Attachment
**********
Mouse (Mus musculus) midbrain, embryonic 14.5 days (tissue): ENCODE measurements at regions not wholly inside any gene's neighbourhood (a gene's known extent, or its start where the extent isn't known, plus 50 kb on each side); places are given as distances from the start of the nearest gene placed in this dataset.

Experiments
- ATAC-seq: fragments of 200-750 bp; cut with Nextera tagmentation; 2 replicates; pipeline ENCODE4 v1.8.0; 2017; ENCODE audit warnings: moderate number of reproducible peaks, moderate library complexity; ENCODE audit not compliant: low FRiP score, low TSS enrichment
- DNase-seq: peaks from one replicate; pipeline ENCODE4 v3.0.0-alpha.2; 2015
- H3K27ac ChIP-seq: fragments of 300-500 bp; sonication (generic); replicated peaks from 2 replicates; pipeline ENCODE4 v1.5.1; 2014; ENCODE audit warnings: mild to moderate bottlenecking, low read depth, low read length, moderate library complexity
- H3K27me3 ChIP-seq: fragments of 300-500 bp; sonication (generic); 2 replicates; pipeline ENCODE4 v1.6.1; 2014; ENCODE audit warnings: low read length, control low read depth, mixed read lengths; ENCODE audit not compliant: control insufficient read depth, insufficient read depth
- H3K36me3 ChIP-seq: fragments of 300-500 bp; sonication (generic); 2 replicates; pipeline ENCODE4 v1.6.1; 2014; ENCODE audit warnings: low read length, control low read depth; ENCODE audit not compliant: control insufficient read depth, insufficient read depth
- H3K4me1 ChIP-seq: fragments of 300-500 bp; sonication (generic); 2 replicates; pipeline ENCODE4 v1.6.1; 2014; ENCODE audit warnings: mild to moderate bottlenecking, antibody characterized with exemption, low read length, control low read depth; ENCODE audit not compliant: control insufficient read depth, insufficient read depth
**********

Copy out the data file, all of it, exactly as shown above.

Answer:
Mouse (Mus musculus) midbrain, embryonic 14.5 days (tissue): ENCODE measurements at regions not wholly inside any gene's neighbourhood (a gene's known extent, or its start where the extent isn't known, plus 50 kb on each side); places are given as distances from the start of the nearest gene placed in this dataset.

Experiments
- ATAC-seq: fragments of 200-750 bp; cut with Nextera tagmentation; 2 replicates; pipeline ENCODE4 v1.8.0; 2017; ENCODE audit warnings: moderate number of reproducible peaks, moderate library complexity; ENCODE audit not compliant: low FRiP score, low TSS enrichment
- DNase-seq: peaks from one replicate; pipeline ENCODE4 v3.0.0-alpha.2; 2015
- H3K27ac ChIP-seq: fragments of 300-500 bp; sonication (generic); replicated peaks from 2 replicates; pipeline ENCODE4 v1.5.1; 2014; ENCODE audit warnings: mild to moderate bottlenecking, low read depth, low read length, moderate library complexity
- H3K27me3 ChIP-seq: fragments of 300-500 bp; sonication (generic); 2 replicates; pipeline ENCODE4 v1.6.1; 2014; ENCODE audit warnings: low read length, control low read depth, mixed read lengths; ENCODE audit not compliant: control insufficient read depth, insufficient read depth
- H3K36me3 ChIP-seq: fragments of 300-500 bp; sonication (generic); 2 replicates; pipeline ENCODE4 v1.6.1; 2014; ENCODE audit warnings: low read length, control low read depth; ENCODE audit not compliant: control insufficient read depth, insufficient read depth
- H3K4me1 ChIP-seq: fragments of 300-500 bp; sonication (generic); 2 replicates; pipeline ENCODE4 v1.6.1; 2014; ENCODE audit warnings: mild to moderate bottlenecking, antibody characterized with exemption, low read length, control low read depth; ENCODE audit not compliant: control insufficient read depth, insufficient read depth